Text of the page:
Council roundly rejects Avalon Road site, road’s edge on Cook Street appears the top alternative

Coaches with the Juan de Fuca Minor Hockey association have had to get creative during their weekly practices to keep players interested and improving their skills without physical contact. (Damian Kowalewich photo)
West Shore minor hockey coach shares what it’s like on the ice without parents, fans

Most practices consist of relay races, goalie shots and passing drills

The Songhees Wellness Centre is a symbol of First Nations strength in the region. Representatives of local First Nations will soon play a greater role in decision making and governance relating to the Capital Regional District. (Courtesy Royal Roads University)
Capital Regional District to add First Nations representatives to advisory committees

Board approves bylaw, looks forward to Indigenous input on future decisions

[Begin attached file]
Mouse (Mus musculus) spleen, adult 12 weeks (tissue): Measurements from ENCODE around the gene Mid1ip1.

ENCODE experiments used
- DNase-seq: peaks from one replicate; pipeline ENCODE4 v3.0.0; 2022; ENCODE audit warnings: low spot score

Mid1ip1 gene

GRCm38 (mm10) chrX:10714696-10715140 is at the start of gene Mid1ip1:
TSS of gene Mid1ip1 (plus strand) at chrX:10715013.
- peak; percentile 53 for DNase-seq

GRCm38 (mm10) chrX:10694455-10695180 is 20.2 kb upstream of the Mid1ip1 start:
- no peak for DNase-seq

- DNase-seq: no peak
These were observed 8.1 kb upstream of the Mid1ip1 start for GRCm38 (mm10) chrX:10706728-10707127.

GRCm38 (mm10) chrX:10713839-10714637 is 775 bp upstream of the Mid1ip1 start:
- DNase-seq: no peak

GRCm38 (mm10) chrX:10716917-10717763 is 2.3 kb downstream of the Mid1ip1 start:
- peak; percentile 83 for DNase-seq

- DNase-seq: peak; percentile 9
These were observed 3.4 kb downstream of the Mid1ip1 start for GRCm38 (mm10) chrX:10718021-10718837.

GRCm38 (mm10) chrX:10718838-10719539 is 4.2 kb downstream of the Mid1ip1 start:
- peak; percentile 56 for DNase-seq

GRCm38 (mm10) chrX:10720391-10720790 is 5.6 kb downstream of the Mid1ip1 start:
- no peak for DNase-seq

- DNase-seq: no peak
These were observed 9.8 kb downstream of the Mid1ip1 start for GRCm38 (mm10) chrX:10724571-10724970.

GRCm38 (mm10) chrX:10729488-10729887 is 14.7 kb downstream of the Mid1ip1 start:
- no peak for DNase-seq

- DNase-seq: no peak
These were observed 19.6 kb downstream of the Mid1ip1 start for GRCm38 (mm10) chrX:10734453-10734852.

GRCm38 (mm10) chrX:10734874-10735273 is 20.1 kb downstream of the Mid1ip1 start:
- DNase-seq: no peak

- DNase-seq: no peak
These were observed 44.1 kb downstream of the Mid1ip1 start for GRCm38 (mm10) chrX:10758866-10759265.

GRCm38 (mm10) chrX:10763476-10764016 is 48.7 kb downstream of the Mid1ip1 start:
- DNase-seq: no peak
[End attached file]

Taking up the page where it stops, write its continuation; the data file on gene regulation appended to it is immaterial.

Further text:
A scene from “Canada and the Gulf War: In their own words,” a video by The Memory Project, a program of Historica Canada, is shown in this undated illustration. THE CANADIAN PRESS/HO - Historica Canada
New video marks Canada’s contributions to first Gulf War on 30th anniversary

Veterans Affairs Canada says around 4,500 Canadian military personnel served during the war

A 17-year-old snowmobiler used his backcountry survival sense in preparation to spend the night on the mountain near 100 Mile House Saturday, Jan. 16, 2021 after getting lost. (South Cariboo Search and Rescue Facebook photo)
Teen praised for backcountry survival skills after getting lost in B.C.’s Cariboo mountains

“This young man did everything right after things went wrong.”

Conservative Leader Erin O’Toole holds a press conference on Parliament Hill, in Ottawa on December 10, 2020. THE CANADIAN PRESS/Sean Kilpatrick
No place for ‘far right’ in Conservative Party, Erin O’Toole says

O’Toole condemned the Capitol attack as ‘horrifying’ and sought to distance himself and the Tories from Trumpism